“What?” my wife Kara asked, turning off the blow dryer. She could tell something was wrong because the blow dryer normally doubles as a husband repeller, if only because when she’s using it, somebody needs to be downstairs, making sure that our sons are not creating crayon murals or experimenting with the aerodynamics of our cutlery.
“One of us is not going to work today,” I replied, holding a thermometer in the air and pointing at our son Zack.
“Oh, no,” she said.
This routine has become sadly familiar to us. Every day after daycare, our kids bring home wonderful art projects, often accompanied by a wide variety of colorful diseases, featuring pink eyes, red throats and green faces.
This year has been worse than most. Remember at the end of War of the Worlds, when the aliens keeled over due to their lack of immunity to Earth’s diseases?
“Go get ‘em, microbes!” I said at the time, before realizing that someday, we would be the aliens.
Also, my apologies for not putting a spoiler alert on the ending there, but the book is over a hundred years old (according to Wikipedia, which also notes that the original story was written by King Tut), and the movie has Tom Cruise in it, which means that you either saw it back when he was still cool, or you’re never going to see it anyway.
So Kara and I began one of our regular horse-trading sessions, when we compare our schedules to see who can go to work, who stays home, and how often we’ll need to commute to switch places. We ask important questions during these sessions, like, “You have a meeting? Is it with your boss? Are you leading it? Is anybody bringing donuts?” and we sort it out from there, hoping that we don’t hit any serious conflicts. Sometimes, when both parents work, it doesn’t really work.
Complicating matters, Zack’s fever occurred on the Monday before our vacation to Rangeley, Maine. We were to leave in six days.
“It’s probably Coxsackievirus. He’s going to be miserable this week. And you’re going to be miserable, too,” the doctor said, smiling broadly as if he couldn’t hear the words coming out of his mouth.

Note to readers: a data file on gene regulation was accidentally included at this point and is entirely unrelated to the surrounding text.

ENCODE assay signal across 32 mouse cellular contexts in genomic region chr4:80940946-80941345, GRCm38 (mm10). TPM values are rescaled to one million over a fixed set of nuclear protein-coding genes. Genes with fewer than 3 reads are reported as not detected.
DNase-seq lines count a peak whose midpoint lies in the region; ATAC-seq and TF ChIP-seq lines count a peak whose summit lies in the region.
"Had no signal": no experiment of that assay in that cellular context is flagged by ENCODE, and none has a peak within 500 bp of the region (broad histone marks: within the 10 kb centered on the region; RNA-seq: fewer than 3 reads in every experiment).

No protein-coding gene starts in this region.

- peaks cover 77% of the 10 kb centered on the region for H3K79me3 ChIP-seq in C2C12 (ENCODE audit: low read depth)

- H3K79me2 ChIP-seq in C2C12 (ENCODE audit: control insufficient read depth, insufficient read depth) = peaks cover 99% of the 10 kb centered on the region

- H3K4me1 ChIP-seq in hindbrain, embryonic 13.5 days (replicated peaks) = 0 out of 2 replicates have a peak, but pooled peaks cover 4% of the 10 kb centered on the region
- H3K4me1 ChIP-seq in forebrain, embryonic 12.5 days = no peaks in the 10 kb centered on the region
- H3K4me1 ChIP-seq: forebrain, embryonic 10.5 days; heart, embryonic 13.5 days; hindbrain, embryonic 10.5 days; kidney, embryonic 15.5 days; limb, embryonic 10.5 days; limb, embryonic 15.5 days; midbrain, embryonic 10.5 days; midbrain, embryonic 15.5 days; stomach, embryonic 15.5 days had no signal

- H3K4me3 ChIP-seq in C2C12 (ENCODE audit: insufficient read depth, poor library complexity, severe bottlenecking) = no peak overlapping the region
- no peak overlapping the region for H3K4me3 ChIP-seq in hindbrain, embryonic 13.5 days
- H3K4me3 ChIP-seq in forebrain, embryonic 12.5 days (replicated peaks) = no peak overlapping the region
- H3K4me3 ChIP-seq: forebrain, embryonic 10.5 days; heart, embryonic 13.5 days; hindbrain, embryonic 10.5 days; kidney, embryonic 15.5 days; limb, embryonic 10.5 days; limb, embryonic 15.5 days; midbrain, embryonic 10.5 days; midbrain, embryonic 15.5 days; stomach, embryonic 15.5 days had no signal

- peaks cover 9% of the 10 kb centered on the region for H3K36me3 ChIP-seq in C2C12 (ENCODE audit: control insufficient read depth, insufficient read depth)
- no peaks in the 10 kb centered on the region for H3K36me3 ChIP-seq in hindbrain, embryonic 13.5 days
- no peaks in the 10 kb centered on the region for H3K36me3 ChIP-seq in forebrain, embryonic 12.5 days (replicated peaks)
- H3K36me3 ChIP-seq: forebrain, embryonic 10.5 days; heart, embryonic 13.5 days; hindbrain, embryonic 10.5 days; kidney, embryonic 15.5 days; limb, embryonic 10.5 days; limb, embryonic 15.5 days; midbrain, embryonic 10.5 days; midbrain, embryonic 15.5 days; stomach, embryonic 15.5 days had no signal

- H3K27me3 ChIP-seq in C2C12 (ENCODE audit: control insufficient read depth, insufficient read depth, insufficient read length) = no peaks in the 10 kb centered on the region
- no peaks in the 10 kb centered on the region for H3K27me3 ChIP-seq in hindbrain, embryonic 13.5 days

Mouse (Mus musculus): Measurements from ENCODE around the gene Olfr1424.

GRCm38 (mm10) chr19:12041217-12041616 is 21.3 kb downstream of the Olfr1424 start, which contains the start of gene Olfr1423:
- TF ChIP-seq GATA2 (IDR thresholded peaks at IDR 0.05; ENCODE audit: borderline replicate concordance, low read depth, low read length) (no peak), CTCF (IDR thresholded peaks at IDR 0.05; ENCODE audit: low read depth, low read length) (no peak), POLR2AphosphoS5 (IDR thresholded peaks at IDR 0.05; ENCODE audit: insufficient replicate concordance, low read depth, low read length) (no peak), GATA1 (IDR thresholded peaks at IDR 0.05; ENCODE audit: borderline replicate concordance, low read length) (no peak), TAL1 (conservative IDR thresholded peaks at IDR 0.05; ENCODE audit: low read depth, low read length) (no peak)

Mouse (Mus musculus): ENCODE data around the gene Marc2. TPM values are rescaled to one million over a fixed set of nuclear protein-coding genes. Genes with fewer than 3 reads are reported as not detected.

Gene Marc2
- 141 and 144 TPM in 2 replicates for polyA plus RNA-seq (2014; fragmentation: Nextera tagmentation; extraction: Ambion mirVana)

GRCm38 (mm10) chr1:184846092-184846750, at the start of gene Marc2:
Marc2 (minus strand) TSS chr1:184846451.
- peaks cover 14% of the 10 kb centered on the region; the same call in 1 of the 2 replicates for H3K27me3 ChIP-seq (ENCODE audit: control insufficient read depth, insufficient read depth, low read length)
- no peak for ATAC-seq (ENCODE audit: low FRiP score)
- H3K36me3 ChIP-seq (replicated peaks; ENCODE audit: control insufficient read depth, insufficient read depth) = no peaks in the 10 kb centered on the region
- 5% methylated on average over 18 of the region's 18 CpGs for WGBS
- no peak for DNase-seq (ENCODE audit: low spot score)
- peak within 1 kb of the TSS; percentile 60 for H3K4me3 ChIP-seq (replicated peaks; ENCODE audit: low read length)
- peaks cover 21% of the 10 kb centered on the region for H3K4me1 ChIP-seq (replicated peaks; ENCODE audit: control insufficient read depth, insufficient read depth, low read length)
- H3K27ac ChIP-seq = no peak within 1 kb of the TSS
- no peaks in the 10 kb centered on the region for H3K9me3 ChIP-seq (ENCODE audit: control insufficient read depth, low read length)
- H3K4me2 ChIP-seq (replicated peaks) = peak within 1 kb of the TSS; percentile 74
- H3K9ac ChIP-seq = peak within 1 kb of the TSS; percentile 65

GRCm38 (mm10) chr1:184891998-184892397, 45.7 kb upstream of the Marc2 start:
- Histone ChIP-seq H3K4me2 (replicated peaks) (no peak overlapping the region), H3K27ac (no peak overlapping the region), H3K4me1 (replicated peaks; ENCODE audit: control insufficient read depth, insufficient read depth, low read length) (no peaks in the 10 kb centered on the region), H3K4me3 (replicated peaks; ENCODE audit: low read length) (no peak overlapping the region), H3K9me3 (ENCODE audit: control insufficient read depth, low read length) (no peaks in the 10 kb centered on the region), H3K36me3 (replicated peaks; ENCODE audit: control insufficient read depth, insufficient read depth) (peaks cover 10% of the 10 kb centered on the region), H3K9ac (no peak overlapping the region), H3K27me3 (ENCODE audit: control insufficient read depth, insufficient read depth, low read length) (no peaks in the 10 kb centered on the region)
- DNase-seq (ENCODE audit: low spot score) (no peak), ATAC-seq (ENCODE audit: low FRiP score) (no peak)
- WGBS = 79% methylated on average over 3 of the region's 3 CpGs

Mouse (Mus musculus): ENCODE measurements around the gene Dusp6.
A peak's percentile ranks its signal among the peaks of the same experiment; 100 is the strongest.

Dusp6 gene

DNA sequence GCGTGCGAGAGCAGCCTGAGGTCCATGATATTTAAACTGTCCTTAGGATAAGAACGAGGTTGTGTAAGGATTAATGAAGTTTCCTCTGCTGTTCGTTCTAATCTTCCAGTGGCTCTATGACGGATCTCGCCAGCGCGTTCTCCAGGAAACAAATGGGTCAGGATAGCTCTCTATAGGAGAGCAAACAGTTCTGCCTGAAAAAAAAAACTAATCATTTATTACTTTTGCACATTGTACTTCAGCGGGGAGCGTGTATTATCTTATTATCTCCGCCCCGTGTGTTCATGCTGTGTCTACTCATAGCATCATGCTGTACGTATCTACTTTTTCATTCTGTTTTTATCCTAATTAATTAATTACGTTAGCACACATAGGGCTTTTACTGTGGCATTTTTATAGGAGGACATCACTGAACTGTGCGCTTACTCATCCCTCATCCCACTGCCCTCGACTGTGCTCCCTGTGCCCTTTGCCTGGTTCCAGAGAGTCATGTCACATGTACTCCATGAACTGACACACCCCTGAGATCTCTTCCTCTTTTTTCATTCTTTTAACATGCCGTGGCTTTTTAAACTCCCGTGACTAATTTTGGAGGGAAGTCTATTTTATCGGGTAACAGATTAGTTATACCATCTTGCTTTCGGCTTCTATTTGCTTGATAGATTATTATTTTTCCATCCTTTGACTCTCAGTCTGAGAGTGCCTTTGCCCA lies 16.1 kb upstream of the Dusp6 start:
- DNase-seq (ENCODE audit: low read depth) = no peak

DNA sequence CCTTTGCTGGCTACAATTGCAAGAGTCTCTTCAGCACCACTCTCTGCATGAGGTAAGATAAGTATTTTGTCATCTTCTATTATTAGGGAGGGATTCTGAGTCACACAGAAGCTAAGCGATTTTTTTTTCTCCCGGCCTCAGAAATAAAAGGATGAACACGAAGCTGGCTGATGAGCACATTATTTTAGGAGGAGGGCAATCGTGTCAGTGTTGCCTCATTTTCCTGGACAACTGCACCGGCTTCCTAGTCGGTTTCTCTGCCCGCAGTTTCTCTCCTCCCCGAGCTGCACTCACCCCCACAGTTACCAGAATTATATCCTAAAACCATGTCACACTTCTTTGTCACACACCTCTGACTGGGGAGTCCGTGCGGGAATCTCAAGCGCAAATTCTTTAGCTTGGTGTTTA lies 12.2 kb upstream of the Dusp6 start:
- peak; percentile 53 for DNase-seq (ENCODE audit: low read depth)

That evening, Zack briefly spiked a fever of a 104.5, putting us minutes from a trip to the ER. Sibling rivalry being what it is, Zack’s big brother Evan hit 104.6 two days later. Then Kara hit a paltry 100. I also barely cracked triple digits, a shameful performance.
On Saturday, when we were supposed to leave, the kids bounced downstairs.
“Can we go today? Pleeeease?” Evan said, bright-eyed, feverless. Both kids were the picture of health. Kara and I were feeling fine, too.
“Why not?” we said, taking a few hours to stuff the entire contents of our house into the car.
Somewhere around Vermont, I noticed the blisters on my hand, a symptom of Coxsackievirus that the kids had thankfully avoided.
“Dude, these weren’t there this morning,” I said, looking at my hand as if it had been bitten by a zombie.
“Oh, man, I’ve got one on my ankle. I thought it was a bug bite,” Kara replied.
We’d gone from War of the Worlds to Walking Dead. Too late to turn back, we continued toward the lake, where we‘d see lots of beloved family members who would be getting air-fives from us.
The waves gently lap against the shore and the loons call to each other across the lake as I type this, as quickly as possible, before my fingers fall off.
But really, Maine is as good a place to convalesce as any. Hopefully, it’s okay that we spraypainted a skull and crossbones on our cabin.
You can give Mike Todd a wide berth at firstname.lastname@example.org.
1 week ago